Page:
Richard III died in battle on 22nd August 1485. He had been King of England and Lord of Ireland for just over two years, having seized the throne from his teenage nephew, Edward V, back in 1483. Richard's death put his opponent, Henry Tudor, on the throne as Henry VII and it brought to an end the Plantagenet kings who had ruled England since the accession of Henry II in 1154. Richard's wife, Anne Neville, and his only legitimate son, the late Prince of Wales, had both predeceased him. His corpse was publicly displayed in the most humiliating fashion by the victorious Tudors, before it was hastily buried. A generation later, it vanished from the historical record and it was presumed lost to history. That was until a few weeks ago, when a group of archaeologists came across the biggest find since the identification of the Romanovs and unearthed what is quite possibly Richard III's skeleton - buried beneath a car park in Leicester.
The skeleton bares all the marks of someone who died in battle and, interestingly, it has a curvature of the spine. (For years, Richard's modern-day supporters insisted that he had no such deformity and that the whole thing had been invented by malicious Tudor propagandists.) In the hope that this is indeed the body of the last Plantagenet monarch, the historian and politician Chris Skidmore, has submitted a proposal to the House of Commons that calls for the remains to be given a full state funeral. To quote: -
"... this House notes the discovery of a skeleton beneath a car park in Leicester believed to be that of Richard III; [it] praises the work of the archaeologists and historians responsible for the find; hopes that DNA evidence will prove the remains to be those of the last king of the Plantagenet dynasty; and calls upon the government to arrange a full state funeral for the deceased monarch, and for his remains to be interred appropriately."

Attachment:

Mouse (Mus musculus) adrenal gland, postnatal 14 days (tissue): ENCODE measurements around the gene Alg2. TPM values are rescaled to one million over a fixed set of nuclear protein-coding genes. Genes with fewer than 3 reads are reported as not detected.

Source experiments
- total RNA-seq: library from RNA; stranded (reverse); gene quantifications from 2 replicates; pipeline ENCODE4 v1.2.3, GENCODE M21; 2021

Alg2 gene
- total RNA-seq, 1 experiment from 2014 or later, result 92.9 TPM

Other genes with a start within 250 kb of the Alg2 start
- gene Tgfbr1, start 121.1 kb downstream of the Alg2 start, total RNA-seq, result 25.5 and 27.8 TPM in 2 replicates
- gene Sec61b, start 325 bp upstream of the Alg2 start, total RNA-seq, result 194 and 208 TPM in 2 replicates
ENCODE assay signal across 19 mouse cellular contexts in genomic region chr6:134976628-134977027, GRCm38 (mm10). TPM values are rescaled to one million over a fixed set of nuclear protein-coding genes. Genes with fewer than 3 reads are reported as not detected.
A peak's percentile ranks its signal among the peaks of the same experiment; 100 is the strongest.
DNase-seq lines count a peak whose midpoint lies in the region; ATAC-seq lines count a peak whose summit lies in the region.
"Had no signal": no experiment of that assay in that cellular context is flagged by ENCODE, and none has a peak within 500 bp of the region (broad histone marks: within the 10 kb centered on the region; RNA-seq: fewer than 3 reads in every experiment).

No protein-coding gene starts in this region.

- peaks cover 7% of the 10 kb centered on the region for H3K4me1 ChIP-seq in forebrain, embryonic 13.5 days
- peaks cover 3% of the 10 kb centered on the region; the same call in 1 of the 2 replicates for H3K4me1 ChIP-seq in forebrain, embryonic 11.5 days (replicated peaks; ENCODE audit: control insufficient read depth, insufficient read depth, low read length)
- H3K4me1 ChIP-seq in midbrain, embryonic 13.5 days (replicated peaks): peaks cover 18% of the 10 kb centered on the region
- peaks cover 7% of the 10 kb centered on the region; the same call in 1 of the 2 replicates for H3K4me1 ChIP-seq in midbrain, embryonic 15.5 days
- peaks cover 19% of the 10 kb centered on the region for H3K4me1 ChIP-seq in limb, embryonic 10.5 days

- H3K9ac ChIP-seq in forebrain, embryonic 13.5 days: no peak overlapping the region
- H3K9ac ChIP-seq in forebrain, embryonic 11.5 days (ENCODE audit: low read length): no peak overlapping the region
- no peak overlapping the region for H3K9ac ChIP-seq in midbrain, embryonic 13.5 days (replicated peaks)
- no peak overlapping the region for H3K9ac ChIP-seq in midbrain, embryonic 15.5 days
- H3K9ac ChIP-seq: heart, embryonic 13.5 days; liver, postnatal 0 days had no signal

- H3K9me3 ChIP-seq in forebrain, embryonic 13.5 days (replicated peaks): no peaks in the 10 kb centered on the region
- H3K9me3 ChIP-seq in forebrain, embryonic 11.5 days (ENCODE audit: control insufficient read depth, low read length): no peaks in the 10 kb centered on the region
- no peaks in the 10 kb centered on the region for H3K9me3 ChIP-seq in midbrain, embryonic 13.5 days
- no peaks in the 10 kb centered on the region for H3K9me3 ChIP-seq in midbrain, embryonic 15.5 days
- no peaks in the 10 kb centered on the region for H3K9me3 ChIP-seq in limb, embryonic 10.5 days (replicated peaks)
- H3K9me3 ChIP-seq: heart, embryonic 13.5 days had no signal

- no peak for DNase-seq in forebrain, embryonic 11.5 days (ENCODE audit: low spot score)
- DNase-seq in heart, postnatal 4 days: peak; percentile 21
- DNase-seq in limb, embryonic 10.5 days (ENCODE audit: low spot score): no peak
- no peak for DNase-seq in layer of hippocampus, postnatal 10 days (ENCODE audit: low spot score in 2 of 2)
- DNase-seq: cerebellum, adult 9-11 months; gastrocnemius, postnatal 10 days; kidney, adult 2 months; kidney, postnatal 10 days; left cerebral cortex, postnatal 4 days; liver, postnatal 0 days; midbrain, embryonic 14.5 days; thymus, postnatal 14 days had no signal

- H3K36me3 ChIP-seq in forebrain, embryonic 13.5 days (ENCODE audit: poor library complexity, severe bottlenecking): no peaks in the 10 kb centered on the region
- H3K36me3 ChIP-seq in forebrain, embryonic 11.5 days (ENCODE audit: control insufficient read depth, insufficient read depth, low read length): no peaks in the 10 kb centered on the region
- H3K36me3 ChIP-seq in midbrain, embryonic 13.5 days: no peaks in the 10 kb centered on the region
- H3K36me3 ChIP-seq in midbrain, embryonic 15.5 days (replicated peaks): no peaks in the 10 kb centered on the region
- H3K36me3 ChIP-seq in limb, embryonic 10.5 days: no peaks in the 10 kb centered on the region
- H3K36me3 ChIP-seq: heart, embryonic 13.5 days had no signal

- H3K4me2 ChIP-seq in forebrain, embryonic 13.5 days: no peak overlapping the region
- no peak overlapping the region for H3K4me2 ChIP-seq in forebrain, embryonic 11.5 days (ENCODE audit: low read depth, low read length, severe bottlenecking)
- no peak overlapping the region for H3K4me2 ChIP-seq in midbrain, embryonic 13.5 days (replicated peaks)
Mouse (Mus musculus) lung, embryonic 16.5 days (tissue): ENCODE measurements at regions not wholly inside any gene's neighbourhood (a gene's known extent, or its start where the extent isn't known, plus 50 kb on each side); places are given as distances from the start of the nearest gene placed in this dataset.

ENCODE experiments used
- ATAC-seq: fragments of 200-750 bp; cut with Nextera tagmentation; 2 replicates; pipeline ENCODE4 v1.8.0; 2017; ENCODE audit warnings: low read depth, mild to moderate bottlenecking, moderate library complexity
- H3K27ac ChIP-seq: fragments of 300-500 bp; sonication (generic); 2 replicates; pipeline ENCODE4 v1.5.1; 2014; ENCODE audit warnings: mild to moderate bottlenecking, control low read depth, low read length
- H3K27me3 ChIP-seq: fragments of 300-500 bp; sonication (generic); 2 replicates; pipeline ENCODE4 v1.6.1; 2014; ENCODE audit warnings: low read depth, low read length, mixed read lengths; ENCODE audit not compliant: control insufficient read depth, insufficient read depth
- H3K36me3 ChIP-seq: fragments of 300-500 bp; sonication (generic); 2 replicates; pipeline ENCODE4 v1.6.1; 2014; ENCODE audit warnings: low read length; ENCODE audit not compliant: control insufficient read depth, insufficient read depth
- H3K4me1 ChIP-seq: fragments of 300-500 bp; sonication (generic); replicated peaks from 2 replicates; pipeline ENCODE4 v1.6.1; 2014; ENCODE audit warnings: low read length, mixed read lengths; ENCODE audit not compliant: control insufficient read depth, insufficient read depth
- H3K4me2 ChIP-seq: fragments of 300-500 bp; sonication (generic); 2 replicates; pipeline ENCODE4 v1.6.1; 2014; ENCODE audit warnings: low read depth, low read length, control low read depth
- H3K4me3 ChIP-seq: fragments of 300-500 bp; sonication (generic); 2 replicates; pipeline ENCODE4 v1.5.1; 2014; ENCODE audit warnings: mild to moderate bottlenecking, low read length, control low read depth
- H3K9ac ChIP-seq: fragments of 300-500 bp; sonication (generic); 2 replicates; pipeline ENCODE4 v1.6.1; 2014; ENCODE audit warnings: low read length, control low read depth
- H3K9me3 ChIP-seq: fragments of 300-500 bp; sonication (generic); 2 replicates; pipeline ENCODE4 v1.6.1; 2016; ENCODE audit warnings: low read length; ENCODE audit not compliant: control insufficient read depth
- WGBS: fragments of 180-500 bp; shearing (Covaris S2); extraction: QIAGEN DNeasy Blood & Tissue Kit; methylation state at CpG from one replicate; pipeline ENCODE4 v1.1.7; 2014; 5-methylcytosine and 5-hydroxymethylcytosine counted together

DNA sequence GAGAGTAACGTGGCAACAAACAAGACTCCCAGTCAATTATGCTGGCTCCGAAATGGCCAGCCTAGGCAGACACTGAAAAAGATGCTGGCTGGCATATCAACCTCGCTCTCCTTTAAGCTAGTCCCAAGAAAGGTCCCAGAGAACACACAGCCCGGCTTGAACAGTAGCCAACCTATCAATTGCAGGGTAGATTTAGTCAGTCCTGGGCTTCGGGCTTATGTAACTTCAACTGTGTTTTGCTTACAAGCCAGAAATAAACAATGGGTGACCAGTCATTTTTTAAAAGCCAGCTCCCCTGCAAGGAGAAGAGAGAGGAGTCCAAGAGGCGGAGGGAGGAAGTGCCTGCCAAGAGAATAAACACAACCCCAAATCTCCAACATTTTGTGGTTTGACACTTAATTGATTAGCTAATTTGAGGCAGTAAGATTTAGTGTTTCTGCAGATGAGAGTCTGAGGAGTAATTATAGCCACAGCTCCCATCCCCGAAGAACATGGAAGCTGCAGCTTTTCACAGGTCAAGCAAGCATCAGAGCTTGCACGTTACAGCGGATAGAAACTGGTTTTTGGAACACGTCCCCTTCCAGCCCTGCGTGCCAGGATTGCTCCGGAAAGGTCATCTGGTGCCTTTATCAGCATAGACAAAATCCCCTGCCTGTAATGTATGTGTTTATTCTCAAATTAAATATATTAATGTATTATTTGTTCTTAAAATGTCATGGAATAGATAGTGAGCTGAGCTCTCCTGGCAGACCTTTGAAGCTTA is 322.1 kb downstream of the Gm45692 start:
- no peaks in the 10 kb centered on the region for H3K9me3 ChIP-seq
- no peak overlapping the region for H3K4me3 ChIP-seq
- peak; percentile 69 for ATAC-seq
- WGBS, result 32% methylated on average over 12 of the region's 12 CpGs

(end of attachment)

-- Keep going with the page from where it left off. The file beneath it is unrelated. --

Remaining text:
On the surface, it's a fair enough request. If the remains are identified as Richard III's, it's inconceivable that they wouldn't be accorded some kind of Christian burial and, if so, why not a state one? The remains of the Romanovs were solemnly re-interred in Saint Petersburg in 1998, once science had ascertained that the skeletons were authentic. Louis XVI, Marie-Antoinette and Louis's younger sister, Elisabeth, were exhumed from their mass grave and buried with incredible pomp once the French monarchy was restored in 1815. Two hundred years later, when the stolen heart of Louis and Marie-Antoinette's youngest son was identified, it too went into the Bourbon vault, near his parents. Why shouldn't Richard III be granted the same honours? Particularly since he was a king and the country he ruled over is still a monarchy. Furthermore, the request is coming from an elected politician (Chris Skidmore is the Conservative MP for Kingswood) and a respected historian (his books include a biography of Edward VI, a groundbreaking look at a scandal surrounding Elizabeth I and a very well-received account of the battle that took Richard III's life back in 1485.)
But there are several reasons why I, personally, feel the very notion of "a full state funeral" for Richard III is silly, frivolous and border-line obscene.